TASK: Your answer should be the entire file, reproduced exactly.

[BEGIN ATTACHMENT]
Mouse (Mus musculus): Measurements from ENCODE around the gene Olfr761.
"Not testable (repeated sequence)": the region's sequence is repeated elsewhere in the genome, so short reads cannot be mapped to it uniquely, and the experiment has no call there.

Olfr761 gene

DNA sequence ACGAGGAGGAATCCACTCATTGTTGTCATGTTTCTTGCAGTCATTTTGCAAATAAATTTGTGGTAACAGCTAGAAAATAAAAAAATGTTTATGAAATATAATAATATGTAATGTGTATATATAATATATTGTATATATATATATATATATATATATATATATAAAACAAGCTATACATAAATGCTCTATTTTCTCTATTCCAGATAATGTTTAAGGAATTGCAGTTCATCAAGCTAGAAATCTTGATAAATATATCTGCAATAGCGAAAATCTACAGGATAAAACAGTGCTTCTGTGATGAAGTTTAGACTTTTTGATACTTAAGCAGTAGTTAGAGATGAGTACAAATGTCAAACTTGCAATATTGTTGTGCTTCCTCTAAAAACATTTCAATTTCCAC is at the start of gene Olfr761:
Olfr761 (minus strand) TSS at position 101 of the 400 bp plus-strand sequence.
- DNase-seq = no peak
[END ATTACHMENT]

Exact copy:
Mouse (Mus musculus): Measurements from ENCODE around the gene Olfr761.
"Not testable (repeated sequence)": the region's sequence is repeated elsewhere in the genome, so short reads cannot be mapped to it uniquely, and the experiment has no call there.

Olfr761 gene

DNA sequence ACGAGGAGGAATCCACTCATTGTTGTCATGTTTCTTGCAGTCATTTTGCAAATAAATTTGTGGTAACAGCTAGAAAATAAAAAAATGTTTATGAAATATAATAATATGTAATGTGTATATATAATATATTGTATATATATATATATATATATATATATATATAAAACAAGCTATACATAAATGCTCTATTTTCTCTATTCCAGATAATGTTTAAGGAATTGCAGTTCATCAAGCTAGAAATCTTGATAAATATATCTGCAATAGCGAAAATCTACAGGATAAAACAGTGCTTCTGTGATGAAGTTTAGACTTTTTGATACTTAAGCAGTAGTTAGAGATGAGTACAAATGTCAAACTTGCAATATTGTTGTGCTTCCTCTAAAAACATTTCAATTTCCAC is at the start of gene Olfr761:
Olfr761 (minus strand) TSS at position 101 of the 400 bp plus-strand sequence.
- DNase-seq = no peak